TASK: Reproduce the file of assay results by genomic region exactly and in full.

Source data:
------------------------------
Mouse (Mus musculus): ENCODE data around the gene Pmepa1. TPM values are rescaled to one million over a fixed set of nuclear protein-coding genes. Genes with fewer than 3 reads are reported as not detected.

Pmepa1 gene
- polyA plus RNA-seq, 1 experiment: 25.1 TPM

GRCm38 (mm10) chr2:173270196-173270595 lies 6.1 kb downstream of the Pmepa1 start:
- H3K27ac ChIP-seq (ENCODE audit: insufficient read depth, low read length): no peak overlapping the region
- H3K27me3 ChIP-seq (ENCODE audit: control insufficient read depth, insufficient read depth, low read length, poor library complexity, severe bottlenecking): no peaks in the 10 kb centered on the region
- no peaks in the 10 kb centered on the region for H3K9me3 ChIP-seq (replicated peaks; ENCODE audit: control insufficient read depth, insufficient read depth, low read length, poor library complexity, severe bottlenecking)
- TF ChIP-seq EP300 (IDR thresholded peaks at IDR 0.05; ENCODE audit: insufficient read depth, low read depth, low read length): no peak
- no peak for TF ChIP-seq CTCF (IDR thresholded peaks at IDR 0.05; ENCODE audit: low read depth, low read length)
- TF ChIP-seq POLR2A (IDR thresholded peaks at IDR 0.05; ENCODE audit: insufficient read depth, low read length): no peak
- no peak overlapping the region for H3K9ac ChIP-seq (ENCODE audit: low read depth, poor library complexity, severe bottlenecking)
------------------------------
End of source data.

Mouse (Mus musculus): ENCODE data around the gene Pmepa1. TPM values are rescaled to one million over a fixed set of nuclear protein-coding genes. Genes with fewer than 3 reads are reported as not detected.

Pmepa1 gene
- polyA plus RNA-seq, 1 experiment: 25.1 TPM

GRCm38 (mm10) chr2:173270196-173270595 lies 6.1 kb downstream of the Pmepa1 start:
- H3K27ac ChIP-seq (ENCODE audit: insufficient read depth, low read length): no peak overlapping the region
- H3K27me3 ChIP-seq (ENCODE audit: control insufficient read depth, insufficient read depth, low read length, poor library complexity, severe bottlenecking): no peaks in the 10 kb centered on the region
- no peaks in the 10 kb centered on the region for H3K9me3 ChIP-seq (replicated peaks; ENCODE audit: control insufficient read depth, insufficient read depth, low read length, poor library complexity, severe bottlenecking)
- TF ChIP-seq EP300 (IDR thresholded peaks at IDR 0.05; ENCODE audit: insufficient read depth, low read depth, low read length): no peak
- no peak for TF ChIP-seq CTCF (IDR thresholded peaks at IDR 0.05; ENCODE audit: low read depth, low read length)
- TF ChIP-seq POLR2A (IDR thresholded peaks at IDR 0.05; ENCODE audit: insufficient read depth, low read length): no peak
- no peak overlapping the region for H3K9ac ChIP-seq (ENCODE audit: low read depth, poor library complexity, severe bottlenecking)